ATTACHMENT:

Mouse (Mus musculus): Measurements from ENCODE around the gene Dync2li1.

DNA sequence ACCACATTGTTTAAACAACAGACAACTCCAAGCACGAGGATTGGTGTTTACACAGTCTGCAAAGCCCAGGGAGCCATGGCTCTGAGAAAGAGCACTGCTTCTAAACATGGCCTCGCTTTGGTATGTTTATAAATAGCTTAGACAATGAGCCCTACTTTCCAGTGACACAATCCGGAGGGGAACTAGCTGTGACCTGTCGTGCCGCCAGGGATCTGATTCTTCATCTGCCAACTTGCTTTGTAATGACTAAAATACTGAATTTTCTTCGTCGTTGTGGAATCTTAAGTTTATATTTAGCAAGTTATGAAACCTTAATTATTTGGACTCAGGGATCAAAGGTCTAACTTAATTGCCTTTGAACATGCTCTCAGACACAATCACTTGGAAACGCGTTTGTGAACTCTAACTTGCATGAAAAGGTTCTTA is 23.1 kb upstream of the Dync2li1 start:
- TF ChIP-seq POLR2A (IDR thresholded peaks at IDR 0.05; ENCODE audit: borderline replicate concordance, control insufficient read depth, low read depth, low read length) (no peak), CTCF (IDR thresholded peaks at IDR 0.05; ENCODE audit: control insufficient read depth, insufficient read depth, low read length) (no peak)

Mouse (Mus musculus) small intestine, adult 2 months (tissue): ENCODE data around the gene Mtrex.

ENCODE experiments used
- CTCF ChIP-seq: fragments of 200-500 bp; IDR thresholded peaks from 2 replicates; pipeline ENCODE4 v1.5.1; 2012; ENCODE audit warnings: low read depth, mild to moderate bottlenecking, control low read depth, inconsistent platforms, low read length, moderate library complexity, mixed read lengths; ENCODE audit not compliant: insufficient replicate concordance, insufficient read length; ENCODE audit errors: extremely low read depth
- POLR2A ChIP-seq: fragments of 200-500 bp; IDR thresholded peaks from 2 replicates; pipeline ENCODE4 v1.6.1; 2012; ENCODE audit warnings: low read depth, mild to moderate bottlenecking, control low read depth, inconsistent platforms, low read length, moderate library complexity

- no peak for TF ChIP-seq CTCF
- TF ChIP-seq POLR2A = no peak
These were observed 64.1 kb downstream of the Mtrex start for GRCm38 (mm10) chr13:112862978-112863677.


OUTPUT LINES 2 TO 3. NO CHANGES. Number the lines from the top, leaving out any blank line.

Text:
DNA sequence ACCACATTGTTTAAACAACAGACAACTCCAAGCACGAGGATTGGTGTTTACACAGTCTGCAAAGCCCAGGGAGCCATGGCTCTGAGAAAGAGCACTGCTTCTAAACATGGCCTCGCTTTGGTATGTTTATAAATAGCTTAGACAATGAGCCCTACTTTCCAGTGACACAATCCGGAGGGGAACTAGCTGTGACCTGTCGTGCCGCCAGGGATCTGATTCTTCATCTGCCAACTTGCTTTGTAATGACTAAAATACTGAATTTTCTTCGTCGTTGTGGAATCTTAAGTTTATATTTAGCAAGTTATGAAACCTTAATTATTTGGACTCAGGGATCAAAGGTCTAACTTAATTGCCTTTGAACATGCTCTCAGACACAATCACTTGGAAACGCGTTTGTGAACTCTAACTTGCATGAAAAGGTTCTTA is 23.1 kb upstream of the Dync2li1 start:
- TF ChIP-seq POLR2A (IDR thresholded peaks at IDR 0.05; ENCODE audit: borderline replicate concordance, control insufficient read depth, low read depth, low read length) (no peak), CTCF (IDR thresholded peaks at IDR 0.05; ENCODE audit: control insufficient read depth, insufficient read depth, low read length) (no peak)